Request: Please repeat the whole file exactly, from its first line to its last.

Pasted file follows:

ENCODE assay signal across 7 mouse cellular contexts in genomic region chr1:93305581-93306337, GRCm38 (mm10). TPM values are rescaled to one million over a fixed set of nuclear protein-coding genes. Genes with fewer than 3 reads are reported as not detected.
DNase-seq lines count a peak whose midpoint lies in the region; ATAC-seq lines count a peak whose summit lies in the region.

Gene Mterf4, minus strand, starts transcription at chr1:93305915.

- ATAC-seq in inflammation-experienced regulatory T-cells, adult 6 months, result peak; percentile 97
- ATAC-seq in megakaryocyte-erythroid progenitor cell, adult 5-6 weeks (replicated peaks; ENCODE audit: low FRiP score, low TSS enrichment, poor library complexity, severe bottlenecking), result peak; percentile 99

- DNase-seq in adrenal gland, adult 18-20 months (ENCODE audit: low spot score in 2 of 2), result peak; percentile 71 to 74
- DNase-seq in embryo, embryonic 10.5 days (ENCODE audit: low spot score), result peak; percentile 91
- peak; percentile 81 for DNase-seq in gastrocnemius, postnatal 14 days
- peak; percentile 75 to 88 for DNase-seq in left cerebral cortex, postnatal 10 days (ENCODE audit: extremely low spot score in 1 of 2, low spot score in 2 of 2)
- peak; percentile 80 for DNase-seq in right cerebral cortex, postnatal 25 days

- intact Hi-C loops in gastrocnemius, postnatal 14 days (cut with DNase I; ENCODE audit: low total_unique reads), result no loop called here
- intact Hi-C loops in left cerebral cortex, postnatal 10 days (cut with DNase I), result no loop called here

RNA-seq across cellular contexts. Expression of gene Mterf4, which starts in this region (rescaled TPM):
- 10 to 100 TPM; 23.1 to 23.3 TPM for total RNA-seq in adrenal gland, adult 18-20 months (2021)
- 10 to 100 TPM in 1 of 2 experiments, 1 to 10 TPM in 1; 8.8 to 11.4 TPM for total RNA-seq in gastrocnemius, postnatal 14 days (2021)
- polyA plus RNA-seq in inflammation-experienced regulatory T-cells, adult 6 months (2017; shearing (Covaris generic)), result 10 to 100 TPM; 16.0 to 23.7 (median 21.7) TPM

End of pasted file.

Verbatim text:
ENCODE assay signal across 7 mouse cellular contexts in genomic region chr1:93305581-93306337, GRCm38 (mm10). TPM values are rescaled to one million over a fixed set of nuclear protein-coding genes. Genes with fewer than 3 reads are reported as not detected.
DNase-seq lines count a peak whose midpoint lies in the region; ATAC-seq lines count a peak whose summit lies in the region.

Gene Mterf4, minus strand, starts transcription at chr1:93305915.

- ATAC-seq in inflammation-experienced regulatory T-cells, adult 6 months, result peak; percentile 97
- ATAC-seq in megakaryocyte-erythroid progenitor cell, adult 5-6 weeks (replicated peaks; ENCODE audit: low FRiP score, low TSS enrichment, poor library complexity, severe bottlenecking), result peak; percentile 99

- DNase-seq in adrenal gland, adult 18-20 months (ENCODE audit: low spot score in 2 of 2), result peak; percentile 71 to 74
- DNase-seq in embryo, embryonic 10.5 days (ENCODE audit: low spot score), result peak; percentile 91
- peak; percentile 81 for DNase-seq in gastrocnemius, postnatal 14 days
- peak; percentile 75 to 88 for DNase-seq in left cerebral cortex, postnatal 10 days (ENCODE audit: extremely low spot score in 1 of 2, low spot score in 2 of 2)
- peak; percentile 80 for DNase-seq in right cerebral cortex, postnatal 25 days

- intact Hi-C loops in gastrocnemius, postnatal 14 days (cut with DNase I; ENCODE audit: low total_unique reads), result no loop called here
- intact Hi-C loops in left cerebral cortex, postnatal 10 days (cut with DNase I), result no loop called here

RNA-seq across cellular contexts. Expression of gene Mterf4, which starts in this region (rescaled TPM):
- 10 to 100 TPM; 23.1 to 23.3 TPM for total RNA-seq in adrenal gland, adult 18-20 months (2021)
- 10 to 100 TPM in 1 of 2 experiments, 1 to 10 TPM in 1; 8.8 to 11.4 TPM for total RNA-seq in gastrocnemius, postnatal 14 days (2021)
- polyA plus RNA-seq in inflammation-experienced regulatory T-cells, adult 6 months (2017; shearing (Covaris generic)), result 10 to 100 TPM; 16.0 to 23.7 (median 21.7) TPM